“We now have a practice in our hospital with immunologists who examine these patients, especially the heaviest and heaviest, and not only examine the lungs but all systemic manifestations of COVID pathology,” she told me.
“The virus is a systemic infection. Some of our apparatus organs have the greatest manifestation, like the lungs, as we know, but also the brain, skin and sometimes we have vasculitis, so not.” [just] high respiratory infection or low respiratory infection, it’s not done [at] that, “she said.
The results of the Italian doctors on their patients reflect a study recently carried out at University College London.
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The researchers identified serious neurological complications from COVID-19, including delirium, inflammation of the brain, stroke, and nerve damage in 43 people aged 16 to 85 years.
Some of the patients had no serious breathing problems at all, with the neurological disorder being the first and only indication that they had a coronavirus.
An intensive test and follow-up analysis of all survivors was started in Bergamo. Teams of doctors examine those who are constantly recovering and try to track the changing properties of the virus.
Filippo Alcaini, 65, is one of the survivors who are being tested.
He was intubated in February after a serious illness, but recovered. He has been COVID-19-free for four months, but still has difficulty breathing and periods of severe exhaustion. It accepts its persistent condition, but sends a clear warning to people to be careful not to intercept the virus under any circumstances.
“For those who don’t respect the rules, I wish they could have a week of what I felt, a week that they felt as bad as I did,” he told me.
“Perhaps then they will understand that they cannot underestimate the many warnings and binding rules that have been given to us.”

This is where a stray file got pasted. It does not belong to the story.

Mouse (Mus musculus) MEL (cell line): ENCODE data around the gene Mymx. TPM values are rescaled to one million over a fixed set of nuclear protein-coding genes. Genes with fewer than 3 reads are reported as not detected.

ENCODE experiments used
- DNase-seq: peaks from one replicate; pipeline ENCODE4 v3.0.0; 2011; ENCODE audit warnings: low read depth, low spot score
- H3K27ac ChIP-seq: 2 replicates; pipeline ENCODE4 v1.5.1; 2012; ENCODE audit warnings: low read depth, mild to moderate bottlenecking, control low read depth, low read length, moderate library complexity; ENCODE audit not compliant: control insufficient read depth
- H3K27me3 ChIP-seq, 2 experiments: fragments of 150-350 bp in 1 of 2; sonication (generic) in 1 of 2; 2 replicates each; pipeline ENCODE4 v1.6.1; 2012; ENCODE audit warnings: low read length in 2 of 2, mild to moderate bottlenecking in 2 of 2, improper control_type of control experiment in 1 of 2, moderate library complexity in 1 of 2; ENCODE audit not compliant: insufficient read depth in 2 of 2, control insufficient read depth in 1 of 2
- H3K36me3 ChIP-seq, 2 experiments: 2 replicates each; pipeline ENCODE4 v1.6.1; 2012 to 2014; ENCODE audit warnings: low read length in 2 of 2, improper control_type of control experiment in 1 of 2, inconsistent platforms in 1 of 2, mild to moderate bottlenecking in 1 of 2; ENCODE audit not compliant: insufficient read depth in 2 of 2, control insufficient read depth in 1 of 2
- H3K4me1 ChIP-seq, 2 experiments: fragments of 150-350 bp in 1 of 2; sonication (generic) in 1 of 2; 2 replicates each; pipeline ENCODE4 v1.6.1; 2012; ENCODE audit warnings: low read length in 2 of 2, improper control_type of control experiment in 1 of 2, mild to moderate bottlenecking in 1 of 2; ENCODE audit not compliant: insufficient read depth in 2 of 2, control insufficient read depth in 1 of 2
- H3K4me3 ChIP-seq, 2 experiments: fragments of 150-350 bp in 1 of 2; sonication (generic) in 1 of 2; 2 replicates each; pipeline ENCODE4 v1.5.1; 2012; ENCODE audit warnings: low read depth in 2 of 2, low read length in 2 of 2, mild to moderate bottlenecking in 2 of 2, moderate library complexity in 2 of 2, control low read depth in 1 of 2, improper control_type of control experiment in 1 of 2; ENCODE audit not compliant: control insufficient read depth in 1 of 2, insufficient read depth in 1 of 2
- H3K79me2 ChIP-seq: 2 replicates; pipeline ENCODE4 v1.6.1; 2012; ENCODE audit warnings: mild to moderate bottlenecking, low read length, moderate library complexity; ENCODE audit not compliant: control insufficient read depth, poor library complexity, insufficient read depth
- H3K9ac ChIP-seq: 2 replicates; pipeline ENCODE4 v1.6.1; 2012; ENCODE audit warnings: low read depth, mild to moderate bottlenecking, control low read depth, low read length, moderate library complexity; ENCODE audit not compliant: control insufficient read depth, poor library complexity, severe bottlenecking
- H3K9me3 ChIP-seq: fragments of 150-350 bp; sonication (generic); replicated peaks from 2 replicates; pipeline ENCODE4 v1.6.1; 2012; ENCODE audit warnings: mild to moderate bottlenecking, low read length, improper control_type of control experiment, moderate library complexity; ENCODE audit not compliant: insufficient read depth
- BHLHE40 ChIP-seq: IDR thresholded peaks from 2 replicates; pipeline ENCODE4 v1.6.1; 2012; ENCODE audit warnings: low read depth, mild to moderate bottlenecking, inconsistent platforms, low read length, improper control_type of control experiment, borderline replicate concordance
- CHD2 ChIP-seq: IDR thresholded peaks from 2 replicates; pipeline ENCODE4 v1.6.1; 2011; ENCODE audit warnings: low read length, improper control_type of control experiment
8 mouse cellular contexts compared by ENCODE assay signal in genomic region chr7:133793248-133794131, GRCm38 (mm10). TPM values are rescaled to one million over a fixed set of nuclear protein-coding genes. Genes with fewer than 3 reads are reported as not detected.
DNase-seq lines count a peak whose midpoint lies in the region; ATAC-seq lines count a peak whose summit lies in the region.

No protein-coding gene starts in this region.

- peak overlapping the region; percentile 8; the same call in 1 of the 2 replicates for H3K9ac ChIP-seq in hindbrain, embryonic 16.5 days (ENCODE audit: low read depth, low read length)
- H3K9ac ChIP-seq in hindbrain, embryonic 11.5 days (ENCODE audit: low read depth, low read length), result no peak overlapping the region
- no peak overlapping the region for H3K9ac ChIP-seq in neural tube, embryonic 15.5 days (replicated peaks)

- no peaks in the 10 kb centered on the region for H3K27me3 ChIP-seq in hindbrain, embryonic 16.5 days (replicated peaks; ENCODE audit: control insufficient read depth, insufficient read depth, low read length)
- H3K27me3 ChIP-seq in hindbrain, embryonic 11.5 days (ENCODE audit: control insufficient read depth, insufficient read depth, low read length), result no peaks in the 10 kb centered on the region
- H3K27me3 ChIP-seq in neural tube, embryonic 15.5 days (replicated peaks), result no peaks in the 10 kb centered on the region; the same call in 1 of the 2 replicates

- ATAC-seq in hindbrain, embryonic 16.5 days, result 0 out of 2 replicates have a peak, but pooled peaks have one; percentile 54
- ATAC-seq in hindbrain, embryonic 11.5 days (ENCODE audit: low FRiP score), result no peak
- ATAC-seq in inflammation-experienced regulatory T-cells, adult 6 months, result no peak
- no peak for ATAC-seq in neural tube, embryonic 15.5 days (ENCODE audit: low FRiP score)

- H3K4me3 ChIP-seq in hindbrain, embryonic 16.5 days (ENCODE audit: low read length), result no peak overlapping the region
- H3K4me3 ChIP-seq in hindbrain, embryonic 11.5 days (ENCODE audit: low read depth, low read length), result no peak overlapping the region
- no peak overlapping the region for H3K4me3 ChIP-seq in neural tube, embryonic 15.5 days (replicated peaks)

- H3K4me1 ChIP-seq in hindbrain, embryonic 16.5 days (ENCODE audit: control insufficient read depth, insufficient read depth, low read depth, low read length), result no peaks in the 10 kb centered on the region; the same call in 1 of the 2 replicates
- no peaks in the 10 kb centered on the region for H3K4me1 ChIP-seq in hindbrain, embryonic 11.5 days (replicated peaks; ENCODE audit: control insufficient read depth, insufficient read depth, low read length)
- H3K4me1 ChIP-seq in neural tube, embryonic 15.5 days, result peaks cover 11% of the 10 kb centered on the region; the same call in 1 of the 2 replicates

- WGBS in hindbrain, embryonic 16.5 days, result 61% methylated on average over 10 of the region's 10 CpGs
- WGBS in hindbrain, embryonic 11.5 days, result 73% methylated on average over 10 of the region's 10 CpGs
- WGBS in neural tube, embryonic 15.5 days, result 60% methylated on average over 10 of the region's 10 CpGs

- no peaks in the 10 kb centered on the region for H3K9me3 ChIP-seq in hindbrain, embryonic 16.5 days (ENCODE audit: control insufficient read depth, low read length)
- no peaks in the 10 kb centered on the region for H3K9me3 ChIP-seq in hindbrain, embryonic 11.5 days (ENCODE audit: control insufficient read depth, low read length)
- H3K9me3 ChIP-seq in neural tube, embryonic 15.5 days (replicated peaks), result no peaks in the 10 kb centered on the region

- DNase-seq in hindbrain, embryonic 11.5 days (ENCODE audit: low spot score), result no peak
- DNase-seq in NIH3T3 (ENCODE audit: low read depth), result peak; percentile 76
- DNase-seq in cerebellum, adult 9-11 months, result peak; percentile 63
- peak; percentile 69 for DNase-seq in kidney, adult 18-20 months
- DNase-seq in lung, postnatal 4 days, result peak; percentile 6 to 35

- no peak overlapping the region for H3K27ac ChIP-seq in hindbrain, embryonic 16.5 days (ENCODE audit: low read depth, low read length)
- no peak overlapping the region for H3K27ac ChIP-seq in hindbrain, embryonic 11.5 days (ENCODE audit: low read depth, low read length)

The doctors who run the follow-up and testing program say they just don’t know enough about the virus to predict what will happen next.
“It’s something completely different that changes the patient’s body,” Dr. Gianluca Imeri.
“We have also seen forms of asthma that develop after coronavirus infections. We know for sure that the damage to the coronavirus is caused by inflammation, and asthma and other respiratory diseases are inflammatory diseases, and there are also some inflammatory diseases in ours Bodies that can occur are developed and triggered by coronavirus.
“Simple coronavirus pneumonia is something that patients will fully recover from a radiological point of view, but probably the biggest change is inflammation. I mean, we’ve seen inflammation in all of their bodies, vascular systems, and respiratory systems, so we I think we need to fight inflammation in these patients even if they recover from the acute phase of the disease. “
So little is known about the virus that long-term planning is a guess.
Doctors believe that even the youngest and mildest infected are at risk of changing their lives forever, and it could take years for it to become apparent. As a result, entire workers could become less productive.
The advice from Italy is simple: don’t infect.